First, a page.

Maison Rijckaert Arbois Chardonnay 2012
On the foothills of the Jura Mountains, just east of the Cote de Beaune on the Switzerland border, the Jura wine-producing zone is recognized for its unique reds, as well as its particular and diverse styles of whites.
Though borrowed from their neighbor Burgundy, Chardonnay and Pinot noir have been growing in Jura since the Middle Ages. But here the altitude, topography, climate and clay-rich, marl soils support a different style of Pinot noir, not to mention its other deeply-colored, full-bodied indigenous reds, Poulsard and Trousseau.
Considering area under vine, growers here favor Chardonnay for its consistency and reliability; it comprises almost half of Jura's vineyard acreage. However, Jura Chardonnay is anything but boring; its many offbeat styles are part of what make region’s wines so distinctive. It is used for Cremant (sparkling), Macvin (a fortified wine), as well as fine examples at the quality level of Burgundy.
Jura also has a unique oxidative style for Chardonnay but is better recognized for its similarly-styled “vin jaune,” meaning ‘yellow wine,’ which is made from the indigenous variety, Savagnin. Vin jaune is made using techniques similar to those used to make Sherry.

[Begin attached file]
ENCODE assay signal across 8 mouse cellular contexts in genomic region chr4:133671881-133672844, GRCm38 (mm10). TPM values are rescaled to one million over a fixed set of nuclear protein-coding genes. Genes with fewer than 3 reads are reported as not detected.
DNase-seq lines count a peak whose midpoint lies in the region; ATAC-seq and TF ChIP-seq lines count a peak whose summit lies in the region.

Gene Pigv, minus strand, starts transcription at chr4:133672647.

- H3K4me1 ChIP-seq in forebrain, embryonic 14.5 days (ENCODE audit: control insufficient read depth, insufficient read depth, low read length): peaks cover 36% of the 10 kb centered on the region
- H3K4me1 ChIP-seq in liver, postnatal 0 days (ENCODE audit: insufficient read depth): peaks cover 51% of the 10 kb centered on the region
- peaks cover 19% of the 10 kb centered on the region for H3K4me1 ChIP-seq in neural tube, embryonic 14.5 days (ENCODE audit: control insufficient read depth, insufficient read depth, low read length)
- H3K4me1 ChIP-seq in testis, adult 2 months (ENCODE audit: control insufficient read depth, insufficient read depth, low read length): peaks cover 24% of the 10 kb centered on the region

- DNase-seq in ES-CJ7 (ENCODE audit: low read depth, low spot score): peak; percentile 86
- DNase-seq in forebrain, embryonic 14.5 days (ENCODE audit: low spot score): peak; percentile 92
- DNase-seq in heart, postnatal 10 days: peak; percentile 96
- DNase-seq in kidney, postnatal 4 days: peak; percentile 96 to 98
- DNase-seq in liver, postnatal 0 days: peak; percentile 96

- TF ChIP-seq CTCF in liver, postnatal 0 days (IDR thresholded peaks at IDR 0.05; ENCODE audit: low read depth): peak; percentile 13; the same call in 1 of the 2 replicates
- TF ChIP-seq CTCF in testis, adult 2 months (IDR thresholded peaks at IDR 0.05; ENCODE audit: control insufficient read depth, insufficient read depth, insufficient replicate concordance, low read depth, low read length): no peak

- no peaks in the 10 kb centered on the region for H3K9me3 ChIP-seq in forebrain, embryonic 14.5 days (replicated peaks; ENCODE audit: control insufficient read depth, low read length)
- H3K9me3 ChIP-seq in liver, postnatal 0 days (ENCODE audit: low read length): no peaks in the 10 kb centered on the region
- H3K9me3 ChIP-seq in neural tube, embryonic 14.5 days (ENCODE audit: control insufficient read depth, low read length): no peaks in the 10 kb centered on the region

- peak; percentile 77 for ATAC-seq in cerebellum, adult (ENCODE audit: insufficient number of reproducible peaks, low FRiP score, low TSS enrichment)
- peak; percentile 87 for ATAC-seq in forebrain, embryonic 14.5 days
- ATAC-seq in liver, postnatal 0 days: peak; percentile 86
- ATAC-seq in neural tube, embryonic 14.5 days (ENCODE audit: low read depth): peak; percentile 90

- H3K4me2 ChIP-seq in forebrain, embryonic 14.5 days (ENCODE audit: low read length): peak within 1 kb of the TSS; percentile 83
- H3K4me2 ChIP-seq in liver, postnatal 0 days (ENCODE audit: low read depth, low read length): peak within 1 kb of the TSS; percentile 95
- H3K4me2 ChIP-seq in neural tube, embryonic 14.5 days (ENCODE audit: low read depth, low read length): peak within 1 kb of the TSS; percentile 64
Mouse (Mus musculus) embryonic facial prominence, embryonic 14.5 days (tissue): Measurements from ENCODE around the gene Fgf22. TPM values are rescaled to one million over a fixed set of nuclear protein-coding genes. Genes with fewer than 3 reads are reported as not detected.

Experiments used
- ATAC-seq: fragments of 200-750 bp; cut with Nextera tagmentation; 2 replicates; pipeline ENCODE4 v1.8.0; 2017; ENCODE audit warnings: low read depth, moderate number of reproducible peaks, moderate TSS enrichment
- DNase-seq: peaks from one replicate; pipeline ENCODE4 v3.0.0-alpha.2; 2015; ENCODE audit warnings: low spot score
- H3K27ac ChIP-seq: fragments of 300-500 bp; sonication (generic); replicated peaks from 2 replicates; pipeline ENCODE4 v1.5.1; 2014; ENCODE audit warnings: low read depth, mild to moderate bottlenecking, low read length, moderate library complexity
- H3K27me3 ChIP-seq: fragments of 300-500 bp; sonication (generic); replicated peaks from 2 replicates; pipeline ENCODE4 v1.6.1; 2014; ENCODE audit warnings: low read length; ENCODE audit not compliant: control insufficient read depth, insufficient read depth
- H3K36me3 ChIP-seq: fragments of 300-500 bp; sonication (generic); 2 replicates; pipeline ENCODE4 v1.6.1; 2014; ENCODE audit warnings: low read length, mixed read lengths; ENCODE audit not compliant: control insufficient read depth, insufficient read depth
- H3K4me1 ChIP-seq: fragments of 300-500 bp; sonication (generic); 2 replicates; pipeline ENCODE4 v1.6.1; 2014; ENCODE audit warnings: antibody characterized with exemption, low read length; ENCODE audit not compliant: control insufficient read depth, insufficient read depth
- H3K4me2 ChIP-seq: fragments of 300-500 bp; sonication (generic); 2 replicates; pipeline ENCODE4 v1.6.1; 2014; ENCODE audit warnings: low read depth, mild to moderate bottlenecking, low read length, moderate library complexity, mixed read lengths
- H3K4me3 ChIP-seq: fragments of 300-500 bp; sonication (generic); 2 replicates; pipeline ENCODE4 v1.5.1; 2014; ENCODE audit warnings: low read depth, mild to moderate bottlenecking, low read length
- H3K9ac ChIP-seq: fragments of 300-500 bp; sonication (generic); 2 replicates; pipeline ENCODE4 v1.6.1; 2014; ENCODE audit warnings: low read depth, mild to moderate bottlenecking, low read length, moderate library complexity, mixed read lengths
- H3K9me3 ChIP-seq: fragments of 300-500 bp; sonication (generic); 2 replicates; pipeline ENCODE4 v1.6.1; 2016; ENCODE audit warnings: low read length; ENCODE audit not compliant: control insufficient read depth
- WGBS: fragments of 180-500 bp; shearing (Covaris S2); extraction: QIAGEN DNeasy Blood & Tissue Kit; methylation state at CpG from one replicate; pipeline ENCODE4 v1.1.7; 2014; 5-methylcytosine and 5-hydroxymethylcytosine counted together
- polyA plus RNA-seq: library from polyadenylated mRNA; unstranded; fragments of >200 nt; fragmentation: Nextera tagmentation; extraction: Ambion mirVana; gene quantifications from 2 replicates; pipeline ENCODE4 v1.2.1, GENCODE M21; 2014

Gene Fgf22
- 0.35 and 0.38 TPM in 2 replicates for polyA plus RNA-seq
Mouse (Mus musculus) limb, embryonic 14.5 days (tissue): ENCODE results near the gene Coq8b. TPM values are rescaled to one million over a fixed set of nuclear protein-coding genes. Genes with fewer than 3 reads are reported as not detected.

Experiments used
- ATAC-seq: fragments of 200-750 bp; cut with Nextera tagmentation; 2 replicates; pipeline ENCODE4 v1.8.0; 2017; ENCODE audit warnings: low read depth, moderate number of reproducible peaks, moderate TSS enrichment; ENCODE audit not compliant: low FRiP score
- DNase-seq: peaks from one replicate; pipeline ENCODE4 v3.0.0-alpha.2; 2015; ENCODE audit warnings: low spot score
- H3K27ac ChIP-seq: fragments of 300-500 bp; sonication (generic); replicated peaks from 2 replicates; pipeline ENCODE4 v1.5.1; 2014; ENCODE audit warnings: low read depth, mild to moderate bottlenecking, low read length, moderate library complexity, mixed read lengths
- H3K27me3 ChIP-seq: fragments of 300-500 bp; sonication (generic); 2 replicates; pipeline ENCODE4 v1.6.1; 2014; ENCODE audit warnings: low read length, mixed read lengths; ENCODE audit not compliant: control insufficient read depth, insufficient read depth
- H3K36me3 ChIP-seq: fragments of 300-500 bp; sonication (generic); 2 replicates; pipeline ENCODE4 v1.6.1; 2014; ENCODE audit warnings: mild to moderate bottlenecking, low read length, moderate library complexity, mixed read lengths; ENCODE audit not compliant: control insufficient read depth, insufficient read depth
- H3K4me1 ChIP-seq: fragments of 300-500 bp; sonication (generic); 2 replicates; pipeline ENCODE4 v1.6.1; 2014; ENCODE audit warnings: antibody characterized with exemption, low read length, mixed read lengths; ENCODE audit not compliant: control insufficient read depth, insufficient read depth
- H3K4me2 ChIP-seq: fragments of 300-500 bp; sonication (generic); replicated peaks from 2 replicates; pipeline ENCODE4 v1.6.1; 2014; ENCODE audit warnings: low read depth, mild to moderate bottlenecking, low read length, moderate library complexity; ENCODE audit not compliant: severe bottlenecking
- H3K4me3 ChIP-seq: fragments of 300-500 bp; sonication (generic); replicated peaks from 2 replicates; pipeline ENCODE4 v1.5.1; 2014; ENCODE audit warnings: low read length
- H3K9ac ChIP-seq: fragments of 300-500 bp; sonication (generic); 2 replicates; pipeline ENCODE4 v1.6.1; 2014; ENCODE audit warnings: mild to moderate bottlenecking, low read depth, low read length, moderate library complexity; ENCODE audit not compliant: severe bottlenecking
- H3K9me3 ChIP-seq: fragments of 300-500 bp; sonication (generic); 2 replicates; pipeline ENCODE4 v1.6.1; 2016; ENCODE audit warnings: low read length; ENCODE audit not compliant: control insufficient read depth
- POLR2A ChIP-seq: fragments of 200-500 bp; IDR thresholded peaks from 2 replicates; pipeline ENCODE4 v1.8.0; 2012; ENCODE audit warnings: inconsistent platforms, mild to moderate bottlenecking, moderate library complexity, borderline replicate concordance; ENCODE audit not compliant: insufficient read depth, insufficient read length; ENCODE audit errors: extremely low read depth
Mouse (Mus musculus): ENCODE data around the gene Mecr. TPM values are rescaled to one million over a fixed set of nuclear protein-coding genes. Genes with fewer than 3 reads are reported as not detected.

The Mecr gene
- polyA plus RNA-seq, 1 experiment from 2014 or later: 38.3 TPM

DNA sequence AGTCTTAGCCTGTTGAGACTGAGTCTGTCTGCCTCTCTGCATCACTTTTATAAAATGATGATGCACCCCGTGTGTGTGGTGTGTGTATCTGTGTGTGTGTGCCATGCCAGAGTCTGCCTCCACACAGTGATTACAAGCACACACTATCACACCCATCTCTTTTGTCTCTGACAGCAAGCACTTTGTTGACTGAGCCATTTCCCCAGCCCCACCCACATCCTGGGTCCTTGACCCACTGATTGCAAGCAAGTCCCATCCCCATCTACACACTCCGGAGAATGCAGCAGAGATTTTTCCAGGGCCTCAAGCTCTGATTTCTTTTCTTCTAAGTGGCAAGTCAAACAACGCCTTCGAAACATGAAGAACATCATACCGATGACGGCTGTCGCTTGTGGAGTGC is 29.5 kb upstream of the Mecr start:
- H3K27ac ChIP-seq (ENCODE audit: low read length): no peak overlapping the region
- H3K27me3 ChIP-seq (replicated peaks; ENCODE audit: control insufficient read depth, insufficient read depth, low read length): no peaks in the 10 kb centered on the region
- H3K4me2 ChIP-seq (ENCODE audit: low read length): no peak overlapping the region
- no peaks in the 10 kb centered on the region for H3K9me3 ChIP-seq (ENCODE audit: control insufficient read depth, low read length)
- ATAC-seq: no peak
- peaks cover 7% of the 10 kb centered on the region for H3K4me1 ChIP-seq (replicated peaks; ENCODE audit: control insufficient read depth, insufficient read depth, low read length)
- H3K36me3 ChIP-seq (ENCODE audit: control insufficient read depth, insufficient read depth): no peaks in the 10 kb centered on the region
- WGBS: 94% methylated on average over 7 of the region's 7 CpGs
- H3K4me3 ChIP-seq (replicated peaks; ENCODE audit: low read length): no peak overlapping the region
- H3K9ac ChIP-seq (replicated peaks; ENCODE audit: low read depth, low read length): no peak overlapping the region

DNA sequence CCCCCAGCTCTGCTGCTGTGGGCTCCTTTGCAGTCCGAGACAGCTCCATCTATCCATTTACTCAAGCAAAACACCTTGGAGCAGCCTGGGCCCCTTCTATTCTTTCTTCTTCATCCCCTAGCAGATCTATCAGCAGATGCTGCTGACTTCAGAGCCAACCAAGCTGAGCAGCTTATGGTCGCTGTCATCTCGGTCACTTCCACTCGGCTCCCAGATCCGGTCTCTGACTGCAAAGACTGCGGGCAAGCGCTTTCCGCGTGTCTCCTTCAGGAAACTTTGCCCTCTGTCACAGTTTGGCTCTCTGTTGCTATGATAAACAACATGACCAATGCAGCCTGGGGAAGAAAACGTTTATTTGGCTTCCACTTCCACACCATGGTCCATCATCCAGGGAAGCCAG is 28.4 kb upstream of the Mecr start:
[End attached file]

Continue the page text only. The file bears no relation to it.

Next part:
For all of its wines, Jura favors a traditional, natural and often organic style in viticulture and winemaking.
One of the most popular and versatile white wine grapes, Chardonnay offers a wide range of flavors and styles depending on where it is grown and how it is made. While it tends to flourish in most environments, Chardonnay from its Burgundian homeland produces some of the most remarkable and longest lived examples. California produces both oaky, buttery styles and leaner, European-inspired wines. Somm Secret—The Burgundian subregion of Chablis, while typically using older oak barrels, produces a bright style similar to the unoaked style. Anyone who doesn't like oaky Chardonnay would likely enjoy Chablis.